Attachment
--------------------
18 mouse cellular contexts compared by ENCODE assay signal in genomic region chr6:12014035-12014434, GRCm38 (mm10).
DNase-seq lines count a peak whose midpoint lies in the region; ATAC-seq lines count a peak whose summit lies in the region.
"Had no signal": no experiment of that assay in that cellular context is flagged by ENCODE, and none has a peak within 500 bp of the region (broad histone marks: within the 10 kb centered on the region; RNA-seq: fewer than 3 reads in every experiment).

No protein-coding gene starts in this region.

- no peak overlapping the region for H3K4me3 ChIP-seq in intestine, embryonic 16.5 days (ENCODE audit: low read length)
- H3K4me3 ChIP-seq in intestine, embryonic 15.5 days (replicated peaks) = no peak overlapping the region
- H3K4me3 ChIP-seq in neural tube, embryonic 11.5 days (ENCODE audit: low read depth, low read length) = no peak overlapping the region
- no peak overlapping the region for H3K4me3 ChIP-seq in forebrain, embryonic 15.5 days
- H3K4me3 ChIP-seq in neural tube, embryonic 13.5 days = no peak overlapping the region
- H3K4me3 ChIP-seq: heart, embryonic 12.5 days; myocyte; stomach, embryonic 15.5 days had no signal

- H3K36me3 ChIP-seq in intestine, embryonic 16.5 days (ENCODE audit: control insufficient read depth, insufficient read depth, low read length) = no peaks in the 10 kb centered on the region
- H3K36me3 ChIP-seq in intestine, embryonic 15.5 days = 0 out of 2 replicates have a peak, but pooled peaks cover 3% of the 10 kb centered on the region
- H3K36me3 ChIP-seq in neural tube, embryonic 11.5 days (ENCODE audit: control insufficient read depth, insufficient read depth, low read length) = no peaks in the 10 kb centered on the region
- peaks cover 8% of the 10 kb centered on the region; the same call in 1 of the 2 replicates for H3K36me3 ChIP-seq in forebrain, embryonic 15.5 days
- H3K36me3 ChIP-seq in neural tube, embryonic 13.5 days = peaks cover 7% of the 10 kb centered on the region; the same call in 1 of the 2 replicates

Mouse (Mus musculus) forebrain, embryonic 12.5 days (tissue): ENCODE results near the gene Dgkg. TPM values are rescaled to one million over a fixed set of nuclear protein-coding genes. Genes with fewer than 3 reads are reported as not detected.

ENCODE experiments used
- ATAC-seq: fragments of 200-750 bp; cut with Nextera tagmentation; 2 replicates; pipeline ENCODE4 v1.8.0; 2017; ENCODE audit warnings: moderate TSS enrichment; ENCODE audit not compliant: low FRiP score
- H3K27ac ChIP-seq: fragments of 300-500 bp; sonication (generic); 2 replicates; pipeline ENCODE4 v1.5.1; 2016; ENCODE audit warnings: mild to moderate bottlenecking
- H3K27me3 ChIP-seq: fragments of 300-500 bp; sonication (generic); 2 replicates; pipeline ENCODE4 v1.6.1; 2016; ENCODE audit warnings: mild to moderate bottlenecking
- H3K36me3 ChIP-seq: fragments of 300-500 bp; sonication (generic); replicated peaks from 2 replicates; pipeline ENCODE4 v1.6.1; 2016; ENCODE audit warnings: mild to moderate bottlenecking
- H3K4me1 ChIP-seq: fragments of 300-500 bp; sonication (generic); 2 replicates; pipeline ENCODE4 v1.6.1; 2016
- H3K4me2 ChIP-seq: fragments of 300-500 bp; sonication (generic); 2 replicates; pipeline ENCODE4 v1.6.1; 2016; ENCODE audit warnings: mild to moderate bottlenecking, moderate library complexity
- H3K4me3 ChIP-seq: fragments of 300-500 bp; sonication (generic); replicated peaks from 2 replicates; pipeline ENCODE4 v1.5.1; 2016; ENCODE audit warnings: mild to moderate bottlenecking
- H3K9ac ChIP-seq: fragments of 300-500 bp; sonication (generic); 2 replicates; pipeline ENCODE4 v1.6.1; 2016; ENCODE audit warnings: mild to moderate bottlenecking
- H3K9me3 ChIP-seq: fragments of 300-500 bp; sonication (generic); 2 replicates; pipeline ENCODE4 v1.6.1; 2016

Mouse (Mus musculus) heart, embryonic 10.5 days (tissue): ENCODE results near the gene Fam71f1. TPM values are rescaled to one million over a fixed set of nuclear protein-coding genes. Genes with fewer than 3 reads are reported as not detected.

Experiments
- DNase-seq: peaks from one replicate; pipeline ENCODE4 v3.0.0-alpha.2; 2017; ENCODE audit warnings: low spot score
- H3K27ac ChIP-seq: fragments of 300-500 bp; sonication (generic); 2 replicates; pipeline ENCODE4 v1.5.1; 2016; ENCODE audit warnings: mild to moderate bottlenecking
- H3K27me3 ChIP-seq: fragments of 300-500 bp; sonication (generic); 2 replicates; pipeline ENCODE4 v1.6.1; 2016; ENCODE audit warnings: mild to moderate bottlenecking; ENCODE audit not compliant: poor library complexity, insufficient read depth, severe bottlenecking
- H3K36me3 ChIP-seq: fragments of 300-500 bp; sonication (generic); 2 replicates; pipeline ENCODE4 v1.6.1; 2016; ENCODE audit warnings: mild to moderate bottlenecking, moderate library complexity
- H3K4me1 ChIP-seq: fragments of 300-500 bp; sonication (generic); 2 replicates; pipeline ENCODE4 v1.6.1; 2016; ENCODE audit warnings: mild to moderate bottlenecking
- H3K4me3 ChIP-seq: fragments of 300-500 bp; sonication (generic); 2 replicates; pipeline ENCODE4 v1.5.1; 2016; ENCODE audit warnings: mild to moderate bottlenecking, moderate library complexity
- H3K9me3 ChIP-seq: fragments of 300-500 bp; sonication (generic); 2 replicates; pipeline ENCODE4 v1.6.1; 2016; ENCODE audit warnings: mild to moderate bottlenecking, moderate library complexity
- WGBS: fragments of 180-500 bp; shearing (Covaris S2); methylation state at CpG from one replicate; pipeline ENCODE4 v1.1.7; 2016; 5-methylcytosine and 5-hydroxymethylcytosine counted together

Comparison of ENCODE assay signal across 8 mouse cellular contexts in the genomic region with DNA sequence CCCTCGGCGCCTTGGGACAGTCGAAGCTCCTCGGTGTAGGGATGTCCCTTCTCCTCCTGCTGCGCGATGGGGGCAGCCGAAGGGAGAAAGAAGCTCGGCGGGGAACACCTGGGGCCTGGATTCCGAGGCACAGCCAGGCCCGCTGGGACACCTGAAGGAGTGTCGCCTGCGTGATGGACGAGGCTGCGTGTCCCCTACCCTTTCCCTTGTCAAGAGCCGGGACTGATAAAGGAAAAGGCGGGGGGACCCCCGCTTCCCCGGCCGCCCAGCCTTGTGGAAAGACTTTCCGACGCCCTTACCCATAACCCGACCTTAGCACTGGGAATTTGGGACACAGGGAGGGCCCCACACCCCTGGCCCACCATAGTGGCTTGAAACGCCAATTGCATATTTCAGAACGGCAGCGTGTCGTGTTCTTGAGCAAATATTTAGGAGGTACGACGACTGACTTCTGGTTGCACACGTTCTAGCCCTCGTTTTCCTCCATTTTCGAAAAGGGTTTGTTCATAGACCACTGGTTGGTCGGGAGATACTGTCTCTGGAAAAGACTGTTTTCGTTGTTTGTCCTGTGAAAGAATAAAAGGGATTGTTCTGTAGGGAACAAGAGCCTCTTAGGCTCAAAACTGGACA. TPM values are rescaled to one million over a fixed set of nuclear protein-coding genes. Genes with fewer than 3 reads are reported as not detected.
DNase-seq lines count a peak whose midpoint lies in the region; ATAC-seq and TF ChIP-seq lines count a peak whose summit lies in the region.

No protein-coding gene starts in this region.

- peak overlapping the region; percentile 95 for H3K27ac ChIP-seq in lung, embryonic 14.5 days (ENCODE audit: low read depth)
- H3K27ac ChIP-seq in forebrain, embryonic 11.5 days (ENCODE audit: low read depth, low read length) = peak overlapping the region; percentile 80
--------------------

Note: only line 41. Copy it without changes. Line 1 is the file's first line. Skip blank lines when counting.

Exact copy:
- H3K27ac ChIP-seq in forebrain, embryonic 11.5 days (ENCODE audit: low read depth, low read length) = peak overlapping the region; percentile 80